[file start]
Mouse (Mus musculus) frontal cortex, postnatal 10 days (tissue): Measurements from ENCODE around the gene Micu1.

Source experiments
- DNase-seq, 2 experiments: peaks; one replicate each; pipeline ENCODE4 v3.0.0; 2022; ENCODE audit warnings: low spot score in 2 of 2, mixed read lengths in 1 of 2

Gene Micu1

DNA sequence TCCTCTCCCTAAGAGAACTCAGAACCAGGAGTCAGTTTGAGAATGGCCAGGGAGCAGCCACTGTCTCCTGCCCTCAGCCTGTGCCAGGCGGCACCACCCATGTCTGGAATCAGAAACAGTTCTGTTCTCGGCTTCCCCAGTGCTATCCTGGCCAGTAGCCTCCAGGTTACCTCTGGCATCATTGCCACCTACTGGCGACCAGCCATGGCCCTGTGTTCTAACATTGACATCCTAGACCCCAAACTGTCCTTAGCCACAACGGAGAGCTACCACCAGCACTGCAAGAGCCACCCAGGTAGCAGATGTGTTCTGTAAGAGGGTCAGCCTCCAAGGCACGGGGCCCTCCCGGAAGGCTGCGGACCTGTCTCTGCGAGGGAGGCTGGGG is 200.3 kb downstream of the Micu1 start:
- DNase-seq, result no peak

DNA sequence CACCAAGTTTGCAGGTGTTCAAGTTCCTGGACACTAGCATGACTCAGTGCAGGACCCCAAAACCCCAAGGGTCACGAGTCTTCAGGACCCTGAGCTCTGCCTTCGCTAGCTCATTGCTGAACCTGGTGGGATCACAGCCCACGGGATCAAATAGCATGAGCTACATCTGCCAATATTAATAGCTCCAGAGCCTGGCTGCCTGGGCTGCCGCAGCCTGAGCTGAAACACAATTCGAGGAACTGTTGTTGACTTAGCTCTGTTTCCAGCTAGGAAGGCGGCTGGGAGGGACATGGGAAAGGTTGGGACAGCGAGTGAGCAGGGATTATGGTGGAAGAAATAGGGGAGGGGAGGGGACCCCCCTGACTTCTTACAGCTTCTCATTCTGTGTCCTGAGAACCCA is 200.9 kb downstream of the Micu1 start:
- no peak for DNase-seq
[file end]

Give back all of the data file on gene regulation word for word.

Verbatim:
Mouse (Mus musculus) frontal cortex, postnatal 10 days (tissue): Measurements from ENCODE around the gene Micu1.

Source experiments
- DNase-seq, 2 experiments: peaks; one replicate each; pipeline ENCODE4 v3.0.0; 2022; ENCODE audit warnings: low spot score in 2 of 2, mixed read lengths in 1 of 2

Gene Micu1

DNA sequence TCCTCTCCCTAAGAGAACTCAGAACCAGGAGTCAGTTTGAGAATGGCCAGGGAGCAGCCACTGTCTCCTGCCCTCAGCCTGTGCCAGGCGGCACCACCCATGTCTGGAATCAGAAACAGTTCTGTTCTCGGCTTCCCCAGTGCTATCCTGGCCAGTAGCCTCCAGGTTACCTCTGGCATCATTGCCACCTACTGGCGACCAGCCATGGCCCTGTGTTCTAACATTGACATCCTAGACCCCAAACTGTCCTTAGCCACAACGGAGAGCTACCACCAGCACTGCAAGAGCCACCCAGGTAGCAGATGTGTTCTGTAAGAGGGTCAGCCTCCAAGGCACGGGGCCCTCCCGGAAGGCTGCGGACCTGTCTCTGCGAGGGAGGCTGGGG is 200.3 kb downstream of the Micu1 start:
- DNase-seq, result no peak

DNA sequence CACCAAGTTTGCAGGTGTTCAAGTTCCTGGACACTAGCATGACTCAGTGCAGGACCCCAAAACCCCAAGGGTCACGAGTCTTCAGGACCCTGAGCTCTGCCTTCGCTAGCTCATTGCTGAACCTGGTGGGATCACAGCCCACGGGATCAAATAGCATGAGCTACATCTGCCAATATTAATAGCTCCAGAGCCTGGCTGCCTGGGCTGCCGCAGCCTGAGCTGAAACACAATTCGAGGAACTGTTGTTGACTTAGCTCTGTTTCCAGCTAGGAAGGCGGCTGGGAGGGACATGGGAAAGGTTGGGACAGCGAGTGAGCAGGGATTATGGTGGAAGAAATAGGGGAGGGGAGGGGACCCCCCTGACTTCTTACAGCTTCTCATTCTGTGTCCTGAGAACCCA is 200.9 kb downstream of the Micu1 start:
- no peak for DNase-seq